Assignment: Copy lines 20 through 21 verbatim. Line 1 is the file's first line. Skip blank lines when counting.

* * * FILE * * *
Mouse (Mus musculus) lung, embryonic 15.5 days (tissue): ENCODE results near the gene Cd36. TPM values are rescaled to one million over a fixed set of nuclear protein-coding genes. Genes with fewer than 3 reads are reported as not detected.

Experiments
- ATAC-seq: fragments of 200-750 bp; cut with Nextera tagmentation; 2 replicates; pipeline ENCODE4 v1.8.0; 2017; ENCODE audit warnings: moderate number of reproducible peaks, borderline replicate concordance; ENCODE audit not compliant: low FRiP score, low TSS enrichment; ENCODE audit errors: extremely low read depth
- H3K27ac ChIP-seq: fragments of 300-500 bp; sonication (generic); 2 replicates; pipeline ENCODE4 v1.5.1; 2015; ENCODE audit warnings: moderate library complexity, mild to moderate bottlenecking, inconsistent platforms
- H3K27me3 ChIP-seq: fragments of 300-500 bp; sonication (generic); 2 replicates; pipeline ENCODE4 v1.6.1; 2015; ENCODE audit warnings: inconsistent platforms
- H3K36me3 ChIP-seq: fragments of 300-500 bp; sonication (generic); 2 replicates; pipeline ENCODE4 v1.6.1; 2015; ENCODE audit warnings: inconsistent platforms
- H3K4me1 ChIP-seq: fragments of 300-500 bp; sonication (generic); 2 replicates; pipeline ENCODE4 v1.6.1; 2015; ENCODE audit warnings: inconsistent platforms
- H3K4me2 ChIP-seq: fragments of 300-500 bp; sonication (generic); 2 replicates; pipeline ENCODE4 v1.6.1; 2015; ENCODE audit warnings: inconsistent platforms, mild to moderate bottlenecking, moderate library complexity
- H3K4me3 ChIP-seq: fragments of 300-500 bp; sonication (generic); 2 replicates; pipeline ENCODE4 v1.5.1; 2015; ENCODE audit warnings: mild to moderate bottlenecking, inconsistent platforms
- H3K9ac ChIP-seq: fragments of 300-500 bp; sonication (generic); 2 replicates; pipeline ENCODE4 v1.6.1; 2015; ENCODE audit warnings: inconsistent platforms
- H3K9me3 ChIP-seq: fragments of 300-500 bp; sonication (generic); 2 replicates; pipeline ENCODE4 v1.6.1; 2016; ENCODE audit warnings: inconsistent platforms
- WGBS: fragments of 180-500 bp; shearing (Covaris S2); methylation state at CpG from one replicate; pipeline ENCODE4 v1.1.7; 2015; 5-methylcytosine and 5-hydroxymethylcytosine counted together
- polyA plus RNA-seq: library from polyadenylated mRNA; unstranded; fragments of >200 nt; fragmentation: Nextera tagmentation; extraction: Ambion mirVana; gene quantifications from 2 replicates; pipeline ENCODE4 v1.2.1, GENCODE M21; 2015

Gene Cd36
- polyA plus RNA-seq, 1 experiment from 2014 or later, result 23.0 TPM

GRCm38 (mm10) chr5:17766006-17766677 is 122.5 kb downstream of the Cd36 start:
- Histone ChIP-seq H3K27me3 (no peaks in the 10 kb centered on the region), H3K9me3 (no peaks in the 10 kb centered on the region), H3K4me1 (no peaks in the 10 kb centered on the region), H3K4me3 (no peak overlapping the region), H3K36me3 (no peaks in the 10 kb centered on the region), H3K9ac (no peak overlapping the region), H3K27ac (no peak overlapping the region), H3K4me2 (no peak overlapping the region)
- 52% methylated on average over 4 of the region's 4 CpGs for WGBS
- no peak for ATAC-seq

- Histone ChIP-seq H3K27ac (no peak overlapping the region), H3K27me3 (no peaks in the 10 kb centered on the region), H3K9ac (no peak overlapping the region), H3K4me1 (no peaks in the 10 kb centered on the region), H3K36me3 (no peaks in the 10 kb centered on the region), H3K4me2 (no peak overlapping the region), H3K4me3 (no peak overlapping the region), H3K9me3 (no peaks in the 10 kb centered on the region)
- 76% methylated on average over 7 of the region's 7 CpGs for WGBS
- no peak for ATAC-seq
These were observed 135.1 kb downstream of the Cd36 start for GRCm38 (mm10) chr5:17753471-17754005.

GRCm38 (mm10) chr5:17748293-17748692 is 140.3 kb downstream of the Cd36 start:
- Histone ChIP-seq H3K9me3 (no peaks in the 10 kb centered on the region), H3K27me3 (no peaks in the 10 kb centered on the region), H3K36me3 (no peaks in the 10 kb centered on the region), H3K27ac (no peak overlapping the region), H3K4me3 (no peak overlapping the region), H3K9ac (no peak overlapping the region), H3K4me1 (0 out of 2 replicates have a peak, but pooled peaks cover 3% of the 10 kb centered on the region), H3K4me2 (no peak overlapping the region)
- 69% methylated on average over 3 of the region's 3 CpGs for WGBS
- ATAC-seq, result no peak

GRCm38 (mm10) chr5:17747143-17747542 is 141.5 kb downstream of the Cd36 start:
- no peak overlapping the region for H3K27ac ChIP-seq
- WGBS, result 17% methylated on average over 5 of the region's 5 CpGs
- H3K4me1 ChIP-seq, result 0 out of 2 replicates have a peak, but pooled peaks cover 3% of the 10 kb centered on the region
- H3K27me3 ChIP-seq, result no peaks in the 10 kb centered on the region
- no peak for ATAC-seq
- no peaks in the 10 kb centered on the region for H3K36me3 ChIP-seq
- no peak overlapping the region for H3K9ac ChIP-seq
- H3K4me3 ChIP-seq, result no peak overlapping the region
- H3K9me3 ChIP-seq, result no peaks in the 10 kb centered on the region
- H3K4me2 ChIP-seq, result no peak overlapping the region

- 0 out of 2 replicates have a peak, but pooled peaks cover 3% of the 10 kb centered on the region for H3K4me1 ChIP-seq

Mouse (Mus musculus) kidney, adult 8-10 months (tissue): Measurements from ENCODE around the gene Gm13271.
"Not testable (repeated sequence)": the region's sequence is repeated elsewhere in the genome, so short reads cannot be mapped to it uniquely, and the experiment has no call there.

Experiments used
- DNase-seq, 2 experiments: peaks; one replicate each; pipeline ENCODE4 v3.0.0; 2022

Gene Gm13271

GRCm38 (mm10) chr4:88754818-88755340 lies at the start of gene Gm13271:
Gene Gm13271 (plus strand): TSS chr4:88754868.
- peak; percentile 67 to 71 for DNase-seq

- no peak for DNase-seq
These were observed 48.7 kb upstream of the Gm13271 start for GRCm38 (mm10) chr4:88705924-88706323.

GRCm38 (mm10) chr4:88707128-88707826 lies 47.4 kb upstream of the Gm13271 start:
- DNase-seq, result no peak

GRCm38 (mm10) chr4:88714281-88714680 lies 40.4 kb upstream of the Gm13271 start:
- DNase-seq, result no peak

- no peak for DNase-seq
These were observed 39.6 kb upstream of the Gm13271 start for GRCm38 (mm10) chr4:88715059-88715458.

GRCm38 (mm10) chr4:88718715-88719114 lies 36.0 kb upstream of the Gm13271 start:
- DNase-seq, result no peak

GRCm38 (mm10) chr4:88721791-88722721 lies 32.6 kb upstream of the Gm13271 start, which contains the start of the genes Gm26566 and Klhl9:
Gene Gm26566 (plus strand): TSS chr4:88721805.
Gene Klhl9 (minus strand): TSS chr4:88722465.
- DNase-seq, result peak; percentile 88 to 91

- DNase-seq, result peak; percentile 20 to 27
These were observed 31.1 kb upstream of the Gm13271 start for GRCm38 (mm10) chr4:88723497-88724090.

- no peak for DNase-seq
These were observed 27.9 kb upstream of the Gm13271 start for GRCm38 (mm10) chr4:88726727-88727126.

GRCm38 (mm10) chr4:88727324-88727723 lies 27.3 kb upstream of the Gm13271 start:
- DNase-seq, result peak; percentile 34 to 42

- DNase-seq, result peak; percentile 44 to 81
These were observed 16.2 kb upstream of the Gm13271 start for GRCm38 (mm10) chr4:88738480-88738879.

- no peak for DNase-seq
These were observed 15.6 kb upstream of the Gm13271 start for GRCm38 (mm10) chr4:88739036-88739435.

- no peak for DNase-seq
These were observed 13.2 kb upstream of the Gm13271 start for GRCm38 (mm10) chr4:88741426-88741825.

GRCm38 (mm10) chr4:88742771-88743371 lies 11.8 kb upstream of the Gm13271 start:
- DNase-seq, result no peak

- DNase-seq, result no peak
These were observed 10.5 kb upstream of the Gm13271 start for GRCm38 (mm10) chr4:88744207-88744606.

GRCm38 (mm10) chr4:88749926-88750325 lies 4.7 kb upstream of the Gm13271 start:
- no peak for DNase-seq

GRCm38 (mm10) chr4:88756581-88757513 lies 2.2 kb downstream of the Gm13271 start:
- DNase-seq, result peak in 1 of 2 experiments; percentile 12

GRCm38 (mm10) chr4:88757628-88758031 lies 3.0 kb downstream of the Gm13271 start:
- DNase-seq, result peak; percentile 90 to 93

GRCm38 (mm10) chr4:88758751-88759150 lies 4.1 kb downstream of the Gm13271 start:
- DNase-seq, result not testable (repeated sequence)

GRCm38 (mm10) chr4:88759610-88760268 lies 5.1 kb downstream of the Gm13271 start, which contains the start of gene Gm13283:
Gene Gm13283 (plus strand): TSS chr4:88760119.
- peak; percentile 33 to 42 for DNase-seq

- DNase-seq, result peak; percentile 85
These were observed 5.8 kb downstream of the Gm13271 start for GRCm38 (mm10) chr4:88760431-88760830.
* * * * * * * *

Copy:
- Histone ChIP-seq H3K27ac (no peak overlapping the region), H3K27me3 (no peaks in the 10 kb centered on the region), H3K9ac (no peak overlapping the region), H3K4me1 (no peaks in the 10 kb centered on the region), H3K36me3 (no peaks in the 10 kb centered on the region), H3K4me2 (no peak overlapping the region), H3K4me3 (no peak overlapping the region), H3K9me3 (no peaks in the 10 kb centered on the region)
- 76% methylated on average over 7 of the region's 7 CpGs for WGBS